On August 30, 1968, plaintiff filed a third complaint against the defendant, again alleging the same grounds as alleged in the first two complaints. Defendant once again filed a motion to dismiss that complaint, on the grounds that the dismissal of the second complaint constituted a dismissal of that case on the basis of res judicata, thereby barring a subsequent complaint between the parties based upon the subject matter. The motion to dismiss the third complaint was allowed, the third suit was dismissed, and this appeal followed.
We are of the opinion that the dismissal of the second complaint, together with plaintiff's failure to test the correctness of that dismissal order by means of an effective appeal, operate as a bar to the filing of any subsequent suit in this matter.
The original complaint was dismissed for want of prosecution on December 1, 1966. The second complaint, filed on May 26, 1967, was thereafter dismissed on the ground that, as plaintiff here concedes, the trial court was of the opinion that Rule 273 of the Supreme Court rendered the dismissal of the first complaint an adjudication on its merits, which in turn was res judicata as to the filing of the second complaint. The dismissal of the second complaint, whether properly or improperly ordered by the trial court, was consequently an adjudication on the question of whether the dismissal of the first complaint barred the filing of a subsequent complaint on the same subject. The correctness of the ruling on the motion to dismiss the second complaint could have been tested only by means of an appeal from that ruling, which plaintiff did attempt to prosecute.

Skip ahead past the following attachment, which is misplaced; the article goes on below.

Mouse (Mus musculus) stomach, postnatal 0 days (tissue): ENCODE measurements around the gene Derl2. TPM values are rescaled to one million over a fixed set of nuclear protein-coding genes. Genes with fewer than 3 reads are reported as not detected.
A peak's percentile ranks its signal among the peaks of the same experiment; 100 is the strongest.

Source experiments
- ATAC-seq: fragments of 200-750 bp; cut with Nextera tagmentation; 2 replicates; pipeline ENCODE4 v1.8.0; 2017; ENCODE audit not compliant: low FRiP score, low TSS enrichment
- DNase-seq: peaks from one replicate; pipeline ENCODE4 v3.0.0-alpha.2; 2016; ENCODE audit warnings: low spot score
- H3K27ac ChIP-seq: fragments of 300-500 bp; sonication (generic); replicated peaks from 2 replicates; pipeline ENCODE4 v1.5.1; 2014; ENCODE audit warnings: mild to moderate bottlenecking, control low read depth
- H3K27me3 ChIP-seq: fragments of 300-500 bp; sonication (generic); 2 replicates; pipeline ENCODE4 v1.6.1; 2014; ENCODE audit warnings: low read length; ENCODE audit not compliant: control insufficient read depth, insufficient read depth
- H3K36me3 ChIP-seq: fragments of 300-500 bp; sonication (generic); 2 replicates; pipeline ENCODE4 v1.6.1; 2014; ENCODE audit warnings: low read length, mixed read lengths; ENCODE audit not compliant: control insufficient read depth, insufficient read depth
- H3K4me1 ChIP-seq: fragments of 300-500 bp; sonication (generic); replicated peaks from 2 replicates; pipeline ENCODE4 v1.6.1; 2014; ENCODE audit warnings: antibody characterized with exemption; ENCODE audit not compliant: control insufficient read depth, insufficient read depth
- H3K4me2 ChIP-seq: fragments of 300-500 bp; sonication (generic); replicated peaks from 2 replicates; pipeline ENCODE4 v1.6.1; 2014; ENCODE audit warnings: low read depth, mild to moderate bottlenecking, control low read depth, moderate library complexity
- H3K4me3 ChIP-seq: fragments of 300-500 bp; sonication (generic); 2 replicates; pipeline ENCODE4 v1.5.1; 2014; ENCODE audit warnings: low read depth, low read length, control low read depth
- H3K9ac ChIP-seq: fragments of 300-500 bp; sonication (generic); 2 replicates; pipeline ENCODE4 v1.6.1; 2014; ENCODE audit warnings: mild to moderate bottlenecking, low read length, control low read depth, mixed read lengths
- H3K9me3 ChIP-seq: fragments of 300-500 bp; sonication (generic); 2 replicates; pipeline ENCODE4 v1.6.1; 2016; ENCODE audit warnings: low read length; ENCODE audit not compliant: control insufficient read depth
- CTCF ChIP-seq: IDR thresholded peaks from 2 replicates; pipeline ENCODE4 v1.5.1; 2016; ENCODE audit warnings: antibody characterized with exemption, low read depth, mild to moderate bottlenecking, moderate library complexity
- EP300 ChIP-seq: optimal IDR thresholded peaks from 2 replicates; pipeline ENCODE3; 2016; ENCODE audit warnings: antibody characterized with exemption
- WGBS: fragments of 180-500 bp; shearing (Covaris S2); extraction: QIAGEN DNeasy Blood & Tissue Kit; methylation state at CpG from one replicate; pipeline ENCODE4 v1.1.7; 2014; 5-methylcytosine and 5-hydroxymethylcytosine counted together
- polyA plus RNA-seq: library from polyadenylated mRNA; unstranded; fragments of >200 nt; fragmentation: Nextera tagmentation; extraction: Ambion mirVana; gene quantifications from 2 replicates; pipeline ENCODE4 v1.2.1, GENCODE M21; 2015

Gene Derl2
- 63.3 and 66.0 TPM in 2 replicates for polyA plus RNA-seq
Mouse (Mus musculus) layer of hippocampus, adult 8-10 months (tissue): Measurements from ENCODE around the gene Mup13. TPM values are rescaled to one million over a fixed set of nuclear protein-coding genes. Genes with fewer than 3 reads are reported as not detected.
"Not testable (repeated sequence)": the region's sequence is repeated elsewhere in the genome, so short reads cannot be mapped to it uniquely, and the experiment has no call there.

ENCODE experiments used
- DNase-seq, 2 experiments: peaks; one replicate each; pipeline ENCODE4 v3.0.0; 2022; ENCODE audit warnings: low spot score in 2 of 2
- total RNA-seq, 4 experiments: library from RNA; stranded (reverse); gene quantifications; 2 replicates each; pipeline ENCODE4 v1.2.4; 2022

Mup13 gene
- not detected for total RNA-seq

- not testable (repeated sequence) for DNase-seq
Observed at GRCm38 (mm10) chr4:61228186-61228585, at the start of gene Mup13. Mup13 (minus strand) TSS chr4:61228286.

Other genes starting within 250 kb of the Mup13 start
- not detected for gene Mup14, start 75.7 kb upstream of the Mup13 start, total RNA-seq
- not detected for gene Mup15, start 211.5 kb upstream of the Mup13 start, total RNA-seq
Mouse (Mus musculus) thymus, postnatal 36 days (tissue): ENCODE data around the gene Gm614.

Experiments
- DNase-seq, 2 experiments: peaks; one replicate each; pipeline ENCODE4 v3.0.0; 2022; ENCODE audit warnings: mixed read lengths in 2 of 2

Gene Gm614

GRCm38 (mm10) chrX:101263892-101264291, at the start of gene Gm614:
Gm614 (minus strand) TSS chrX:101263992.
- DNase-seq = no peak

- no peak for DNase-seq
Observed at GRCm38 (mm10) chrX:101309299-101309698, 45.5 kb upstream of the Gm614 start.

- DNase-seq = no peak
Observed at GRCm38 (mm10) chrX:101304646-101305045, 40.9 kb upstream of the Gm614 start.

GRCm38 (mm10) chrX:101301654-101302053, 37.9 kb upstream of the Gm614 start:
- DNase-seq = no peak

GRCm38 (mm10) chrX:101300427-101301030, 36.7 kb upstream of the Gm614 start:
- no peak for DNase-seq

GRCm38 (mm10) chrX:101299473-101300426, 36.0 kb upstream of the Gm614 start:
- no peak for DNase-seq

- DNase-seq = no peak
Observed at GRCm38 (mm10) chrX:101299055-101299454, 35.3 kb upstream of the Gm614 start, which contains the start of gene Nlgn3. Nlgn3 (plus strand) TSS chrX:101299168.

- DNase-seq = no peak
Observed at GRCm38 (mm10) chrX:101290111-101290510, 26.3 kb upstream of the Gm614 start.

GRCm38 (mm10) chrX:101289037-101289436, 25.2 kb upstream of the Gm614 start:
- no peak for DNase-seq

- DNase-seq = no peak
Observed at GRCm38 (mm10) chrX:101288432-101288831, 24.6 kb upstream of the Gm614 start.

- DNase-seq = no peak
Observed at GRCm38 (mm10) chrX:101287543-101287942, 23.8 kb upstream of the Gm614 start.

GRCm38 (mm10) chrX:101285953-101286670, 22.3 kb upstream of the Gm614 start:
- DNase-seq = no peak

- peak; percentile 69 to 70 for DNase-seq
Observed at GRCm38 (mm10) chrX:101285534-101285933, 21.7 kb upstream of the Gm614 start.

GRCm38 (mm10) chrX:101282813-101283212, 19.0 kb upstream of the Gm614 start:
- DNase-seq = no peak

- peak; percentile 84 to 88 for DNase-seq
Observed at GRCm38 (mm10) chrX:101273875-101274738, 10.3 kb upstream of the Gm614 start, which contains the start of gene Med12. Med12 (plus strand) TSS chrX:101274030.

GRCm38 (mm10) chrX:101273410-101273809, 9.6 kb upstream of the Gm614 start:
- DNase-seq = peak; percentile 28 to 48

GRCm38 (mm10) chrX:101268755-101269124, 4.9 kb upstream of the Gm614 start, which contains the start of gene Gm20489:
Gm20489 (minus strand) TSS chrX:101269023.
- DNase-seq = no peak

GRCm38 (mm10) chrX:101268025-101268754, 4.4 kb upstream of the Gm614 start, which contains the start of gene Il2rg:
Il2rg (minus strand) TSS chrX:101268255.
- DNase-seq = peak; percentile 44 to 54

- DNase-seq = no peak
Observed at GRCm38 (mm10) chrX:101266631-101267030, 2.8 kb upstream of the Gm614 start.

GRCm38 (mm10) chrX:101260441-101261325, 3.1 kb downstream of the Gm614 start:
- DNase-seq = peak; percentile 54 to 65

However, for procedural errors, the appeal taken from the second dismissal order was dismissed. A petition for rehearing was subsequently denied by this court, and plaintiff admittedly made no application to the Supreme Court for leave to appeal. Consequently, the order of the trial court dismissing the second complaint, whether erroneous or not, stands as res judicata as to any suit subsequently filed between the parties with respect to the subject matter. (See City of Elmhurst v. Kegerreis, 392 Ill. 195, 203, 64 N.E.2d 450; see also People ex rel. McAllister v. East, 409 Ill. 379, 383, 100 N.E.2d 746.) The trial court properly dismissed the third complaint filed by plaintiff.
Plaintiff cites the case of Casillas v. Rosengren, 86 Ill. App.2d 139, 229 N.E.2d 141, as standing for the proposition that a dismissal for want of prosecution does not bar a refiling of the suit on the same issues and between the same parties. In the light of the facts of this case, the Casillas case is inapposite. The question here is not whether Rule 273 does or does not permit the refiling of the case which was dismissed for want of prosecution.